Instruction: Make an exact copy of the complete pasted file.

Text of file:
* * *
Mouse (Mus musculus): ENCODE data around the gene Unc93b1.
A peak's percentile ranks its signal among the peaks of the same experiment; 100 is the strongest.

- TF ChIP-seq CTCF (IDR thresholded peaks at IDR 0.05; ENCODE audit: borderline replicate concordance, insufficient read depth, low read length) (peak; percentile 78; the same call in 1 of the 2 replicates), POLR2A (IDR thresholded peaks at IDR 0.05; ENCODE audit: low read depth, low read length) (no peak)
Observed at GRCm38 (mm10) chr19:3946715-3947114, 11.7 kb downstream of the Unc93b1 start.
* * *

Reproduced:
Mouse (Mus musculus): ENCODE data around the gene Unc93b1.
A peak's percentile ranks its signal among the peaks of the same experiment; 100 is the strongest.

- TF ChIP-seq CTCF (IDR thresholded peaks at IDR 0.05; ENCODE audit: borderline replicate concordance, insufficient read depth, low read length) (peak; percentile 78; the same call in 1 of the 2 replicates), POLR2A (IDR thresholded peaks at IDR 0.05; ENCODE audit: low read depth, low read length) (no peak)
Observed at GRCm38 (mm10) chr19:3946715-3947114, 11.7 kb downstream of the Unc93b1 start.